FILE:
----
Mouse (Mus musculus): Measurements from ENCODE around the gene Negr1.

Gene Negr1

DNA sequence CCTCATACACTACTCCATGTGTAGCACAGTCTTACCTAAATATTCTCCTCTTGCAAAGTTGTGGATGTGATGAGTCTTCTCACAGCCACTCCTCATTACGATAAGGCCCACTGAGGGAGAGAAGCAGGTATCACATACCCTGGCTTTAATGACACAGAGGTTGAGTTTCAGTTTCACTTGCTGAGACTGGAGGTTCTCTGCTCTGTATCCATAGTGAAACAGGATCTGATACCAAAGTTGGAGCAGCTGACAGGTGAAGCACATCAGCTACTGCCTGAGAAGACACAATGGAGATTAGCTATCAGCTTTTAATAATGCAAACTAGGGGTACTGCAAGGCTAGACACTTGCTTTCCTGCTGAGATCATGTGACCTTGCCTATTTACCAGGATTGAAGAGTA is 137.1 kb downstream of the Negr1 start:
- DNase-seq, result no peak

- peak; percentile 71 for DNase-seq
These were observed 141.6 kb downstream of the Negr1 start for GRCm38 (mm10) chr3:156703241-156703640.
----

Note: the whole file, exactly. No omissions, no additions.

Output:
Mouse (Mus musculus): Measurements from ENCODE around the gene Negr1.

Gene Negr1

DNA sequence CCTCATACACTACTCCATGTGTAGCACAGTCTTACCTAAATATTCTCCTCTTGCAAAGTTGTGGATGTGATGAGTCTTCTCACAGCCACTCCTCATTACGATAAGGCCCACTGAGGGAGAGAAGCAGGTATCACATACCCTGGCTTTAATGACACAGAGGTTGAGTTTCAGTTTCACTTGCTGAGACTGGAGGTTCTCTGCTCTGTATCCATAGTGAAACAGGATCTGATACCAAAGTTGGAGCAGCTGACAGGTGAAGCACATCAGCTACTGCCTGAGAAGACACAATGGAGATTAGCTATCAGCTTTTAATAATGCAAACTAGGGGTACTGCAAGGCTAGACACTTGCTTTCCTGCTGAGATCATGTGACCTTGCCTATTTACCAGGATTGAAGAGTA is 137.1 kb downstream of the Negr1 start:
- DNase-seq, result no peak

- peak; percentile 71 for DNase-seq
These were observed 141.6 kb downstream of the Negr1 start for GRCm38 (mm10) chr3:156703241-156703640.